Obama never intended to bring “hope” and “change” to Washington. Using that soaring language was never anything more than a marketing campaign crafted by David Axelrod. Like Rahm Emmanuel, he intended to govern as a traditional progressive, and that’s what he’s done. He’s increased the power of the state by awarding his political allies (that’s what the “experts” told him to do). And he’s tried to build support for his programs by hiding their cost, marginalizing his opponents, and using misleading language. Traditional progressivism. Traditional politics.

October 2, 2011

Thought of marrying your iPhone recently?

by Eric T. Phillips

According to Martin Lindstrom, people love their iPhones. Like in the same way they love their friends and families.

In a study he recently conducted, he used functional magnetic resonance imaging (fMRI) tests to observe his research subjects’ brain activity as they were exposed to 16 different images and sounds of  iPhones. The most striking result, he writes, was

the flurry of activation in the insular cortex of the brain, which is associated with feelings of love and compassion. The subjects’ brains responded to the sound of their phones as they would respond to the presence or proximity of a girlfriend, boyfriend or family member.

He concludes:

In short, the subjects didn’t demonstrate the classic brain-based signs of addiction. Instead, they loved their iPhones.

Reading this article I can’t help but wonder if Lindstrom knows what an iPhone does. An iPhone, you see, allows people to talk and write to each other from a distance. Maybe the reason subjects’ brains responded to the sound of their phones as they would respond to the presence of a girlfriend, boyfriend or family member is because, 90 percent of the time their phones ring, they are about to talk to their girlfriend, boyfriend or family member. Maybe people don’t love their iPhones. Maybe people love those who call and text them on their iPhones.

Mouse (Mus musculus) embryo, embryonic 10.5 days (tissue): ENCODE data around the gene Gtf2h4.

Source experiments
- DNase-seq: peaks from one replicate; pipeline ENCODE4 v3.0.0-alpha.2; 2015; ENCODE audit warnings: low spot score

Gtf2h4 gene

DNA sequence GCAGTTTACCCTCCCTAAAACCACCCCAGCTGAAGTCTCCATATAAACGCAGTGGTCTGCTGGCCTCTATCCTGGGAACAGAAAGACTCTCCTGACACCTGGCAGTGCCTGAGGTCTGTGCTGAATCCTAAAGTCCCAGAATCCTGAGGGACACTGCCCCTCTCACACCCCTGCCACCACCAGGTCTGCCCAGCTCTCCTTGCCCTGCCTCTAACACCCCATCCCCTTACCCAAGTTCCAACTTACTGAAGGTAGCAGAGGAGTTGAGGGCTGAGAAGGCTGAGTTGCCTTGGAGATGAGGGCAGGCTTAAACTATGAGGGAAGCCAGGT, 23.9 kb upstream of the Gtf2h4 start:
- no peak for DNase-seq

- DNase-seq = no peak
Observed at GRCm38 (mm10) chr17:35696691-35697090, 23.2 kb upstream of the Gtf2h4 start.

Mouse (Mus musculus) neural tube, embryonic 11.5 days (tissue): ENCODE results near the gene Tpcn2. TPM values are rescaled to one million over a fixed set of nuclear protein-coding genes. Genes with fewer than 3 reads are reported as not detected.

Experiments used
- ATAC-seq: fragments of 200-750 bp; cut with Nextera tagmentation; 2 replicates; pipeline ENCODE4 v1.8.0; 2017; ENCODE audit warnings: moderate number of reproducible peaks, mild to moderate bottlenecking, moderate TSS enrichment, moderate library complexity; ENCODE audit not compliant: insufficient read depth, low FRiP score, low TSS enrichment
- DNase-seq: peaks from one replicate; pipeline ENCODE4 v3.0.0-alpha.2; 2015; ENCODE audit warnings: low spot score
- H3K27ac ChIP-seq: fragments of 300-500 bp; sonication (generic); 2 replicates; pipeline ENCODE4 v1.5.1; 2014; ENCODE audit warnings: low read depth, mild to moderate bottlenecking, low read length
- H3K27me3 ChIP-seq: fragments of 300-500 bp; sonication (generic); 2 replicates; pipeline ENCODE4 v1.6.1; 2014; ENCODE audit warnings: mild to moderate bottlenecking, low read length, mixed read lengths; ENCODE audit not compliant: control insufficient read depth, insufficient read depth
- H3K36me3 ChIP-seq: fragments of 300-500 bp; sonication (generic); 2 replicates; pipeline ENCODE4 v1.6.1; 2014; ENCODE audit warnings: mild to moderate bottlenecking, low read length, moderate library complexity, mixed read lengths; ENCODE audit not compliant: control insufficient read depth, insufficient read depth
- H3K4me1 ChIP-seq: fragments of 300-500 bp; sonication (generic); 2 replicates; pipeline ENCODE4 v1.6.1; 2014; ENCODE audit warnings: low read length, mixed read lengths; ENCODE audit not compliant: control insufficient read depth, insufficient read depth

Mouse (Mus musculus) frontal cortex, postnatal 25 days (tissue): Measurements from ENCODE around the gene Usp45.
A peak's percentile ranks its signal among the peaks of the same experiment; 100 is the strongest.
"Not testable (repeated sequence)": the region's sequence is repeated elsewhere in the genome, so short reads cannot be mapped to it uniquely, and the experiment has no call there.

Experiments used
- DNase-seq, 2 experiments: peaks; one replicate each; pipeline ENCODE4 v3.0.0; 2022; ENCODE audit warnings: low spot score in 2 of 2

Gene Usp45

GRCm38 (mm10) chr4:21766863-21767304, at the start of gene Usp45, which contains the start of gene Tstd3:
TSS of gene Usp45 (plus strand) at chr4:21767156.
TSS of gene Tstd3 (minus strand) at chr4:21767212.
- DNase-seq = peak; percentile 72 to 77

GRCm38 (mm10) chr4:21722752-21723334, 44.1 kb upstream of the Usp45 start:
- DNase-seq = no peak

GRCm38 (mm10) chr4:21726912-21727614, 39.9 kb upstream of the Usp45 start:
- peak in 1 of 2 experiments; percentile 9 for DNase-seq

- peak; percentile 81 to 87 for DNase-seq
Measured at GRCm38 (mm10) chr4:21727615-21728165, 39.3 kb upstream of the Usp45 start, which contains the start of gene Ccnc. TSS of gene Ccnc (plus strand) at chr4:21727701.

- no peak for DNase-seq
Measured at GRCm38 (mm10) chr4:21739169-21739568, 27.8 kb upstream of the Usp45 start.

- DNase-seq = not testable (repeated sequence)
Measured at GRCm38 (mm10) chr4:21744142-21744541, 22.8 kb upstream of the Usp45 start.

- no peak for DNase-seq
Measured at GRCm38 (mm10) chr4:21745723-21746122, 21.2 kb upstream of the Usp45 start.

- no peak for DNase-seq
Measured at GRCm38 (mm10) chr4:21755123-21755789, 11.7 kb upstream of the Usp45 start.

Strangely, Lindstrom doesn’t consider these explanations. Instead, he wildly jumps to the conclusion that

As we embrace new technology that does everything but kiss us on the mouth, we risk cutting ourselves off from human interaction. For many, the iPhone has become a best friend, partner, lifeline, companion and, yes, even a Valentine.

That’s right. If you talk to too many people on your iPhone, you risk cutting yourself off from human interaction. And because you think of your girlfriend when you hear her custom ring tone, your phone has become your Valentine.

This is what happens when you try to interpret human behavior based on some blobs on an MRI scan.

September 21, 2011

Light Bulb Nihilism

by Eric T. Phillips

Margaret Carlson thinks that some Republicans’ opposition to the impending incandescent light bulb ban is evidence that the party has become “unmoored.” This is just one more example, she argues, of how Republicans have come to identify themselves solely by what they are against.

Apparently for her, being in favor of freedom and choice is the same as being in favor of nothing at all.

Writers for the New York Times have similarly categorized opposition to the Obama agenda as nihilism. In other words, to oppose progressivism is to reject all notions of political reality and meaning.

Of course, most Republicans are hardly as anti-government as Carlson and the Times make them out to be. Take the recent debate between the two Republican front-runners as an example. Romney attacked Perry for calling Social Security a “Ponzi Scheme,” and pledged to save the program. Perry, on the other hand, refused to stand unequivocally behind behind his previous rhetoric and backed away from the idea that Social Security should be a state responsibility. Add in the two candidates’ similar positions on Medicare, their support for the police state, and their belligerent foreign policy views, and you have two solidly pro-government ideologies.

But Carlson is worried that some recent criticism of light bulb socialism is a sign that the Republican Party is embracing some kind of nihilistic anarchism. If any of the establishment candidates wins the presidency, she should rest easy.